Home  | Adoption Terms  |  Contact  |  Privacy Policy
What is Adoption? How does it work? Is adoption for me? What type of adoption is for me? What questions should I ask?
If I choose adoption, what type of adoption is right for me ?

Making an adoption plan is the term used to describe placing a child with an adoptive family. This process starts with choosing what type of adoption the birth parent(s) would like to pursue. If they want to work with an agency, this is called an agency adoption. If they decide to work directly with an attorney, this is called an independent adoption. In most agency adoptions, the birth parents surrender their parental rights to the adoption agency. The agency then places the child with the adoptive family that the birth parent has chosen.

The agency has legal custody of the child until the adoption is finalized. In independent adoptions, an attorney or attorneys coordinate all of the legal paperwork and court proceedings. Attorneys can refer the birth family and adoptive family to adoption professionals who can provide counseling and other services. In some cases, the birth parent  already may have located a family. In other cases, the birth family may go to the attorney looking for an adoptive family. In an independent adoption, the birth parent(s) directly surrender their parental rights to the adopting family.

Another part of making an adoption plan is deciding the level of openness or the level of contact that the birth parent(s) prefer. Most of us have heard the terms open adoption or closed adoption. Today, adoption professionals often use the term disclosed adoption to describe an open adoption and confidential adoption to describe a closed adoption. You have the option to choose either a confidential or disclosed adoption.

A confidential or closed adoption means that a very limited amount of information is shared between the adoptive and birth families. In this type of adoption, the information shared is non-identifying so the families will not be able to contact one another at any time. Non-identifying health and social information on the birth mother and birth father are provided for the benefit of the child.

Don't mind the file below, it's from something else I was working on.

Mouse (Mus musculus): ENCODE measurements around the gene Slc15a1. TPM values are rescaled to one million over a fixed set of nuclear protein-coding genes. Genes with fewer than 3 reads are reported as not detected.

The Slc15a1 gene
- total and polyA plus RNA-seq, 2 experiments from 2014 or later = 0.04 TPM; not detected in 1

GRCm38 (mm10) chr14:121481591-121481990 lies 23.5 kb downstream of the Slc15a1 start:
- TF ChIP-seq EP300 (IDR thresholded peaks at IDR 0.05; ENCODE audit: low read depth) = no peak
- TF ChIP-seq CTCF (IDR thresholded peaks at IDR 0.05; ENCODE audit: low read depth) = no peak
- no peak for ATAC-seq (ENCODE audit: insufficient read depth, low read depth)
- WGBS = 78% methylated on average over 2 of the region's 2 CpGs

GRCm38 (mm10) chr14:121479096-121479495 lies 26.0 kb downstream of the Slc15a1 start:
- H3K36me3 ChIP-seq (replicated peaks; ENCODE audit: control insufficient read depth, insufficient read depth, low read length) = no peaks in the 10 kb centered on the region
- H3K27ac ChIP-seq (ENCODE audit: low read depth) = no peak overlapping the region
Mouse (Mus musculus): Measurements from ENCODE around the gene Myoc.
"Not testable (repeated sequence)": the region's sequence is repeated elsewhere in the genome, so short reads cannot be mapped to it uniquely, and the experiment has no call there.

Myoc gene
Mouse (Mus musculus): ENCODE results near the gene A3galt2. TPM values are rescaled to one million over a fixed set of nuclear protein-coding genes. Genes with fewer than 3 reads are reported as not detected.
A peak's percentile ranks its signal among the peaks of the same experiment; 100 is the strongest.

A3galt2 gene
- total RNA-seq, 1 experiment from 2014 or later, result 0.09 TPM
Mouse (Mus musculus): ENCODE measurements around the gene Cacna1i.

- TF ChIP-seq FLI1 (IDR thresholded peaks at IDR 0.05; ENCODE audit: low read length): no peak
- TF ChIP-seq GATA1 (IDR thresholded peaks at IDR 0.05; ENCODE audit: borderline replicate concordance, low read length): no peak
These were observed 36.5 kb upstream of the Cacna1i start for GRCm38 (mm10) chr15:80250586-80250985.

A disclosed or open adoption refers to the sharing of information and/or contacts between the adoptive family and the biological family of the child, before and/or after the placement of the child. This type of relationship may evolve over time, as any relationship does. Adoption can be fully disclosed prior to the placement of the child, for a set period of time after placement or for the duration of your child’s life. Your choice of either an open or closed adoption should be made in the course of comprehensive adoption counseling. It is important to think about how the level of openness in the adoption will affect you now and in the future. It is also important to think about how the level of openness will affect the child and the adoptive family currently and in the future.

Agencies & Laws
Adoption Agencies
State Adoption Laws
 
Resources
Videos
   
 
Copyright 2007 IATI . All rights reserved
The resources provided on BirthParent.us are for educational purposes only. The content does not necessarily reflect the views of IATI, Harmony Adoptions or its partner agencies. Visitors should seek out professionals to discuss their options before making any decision.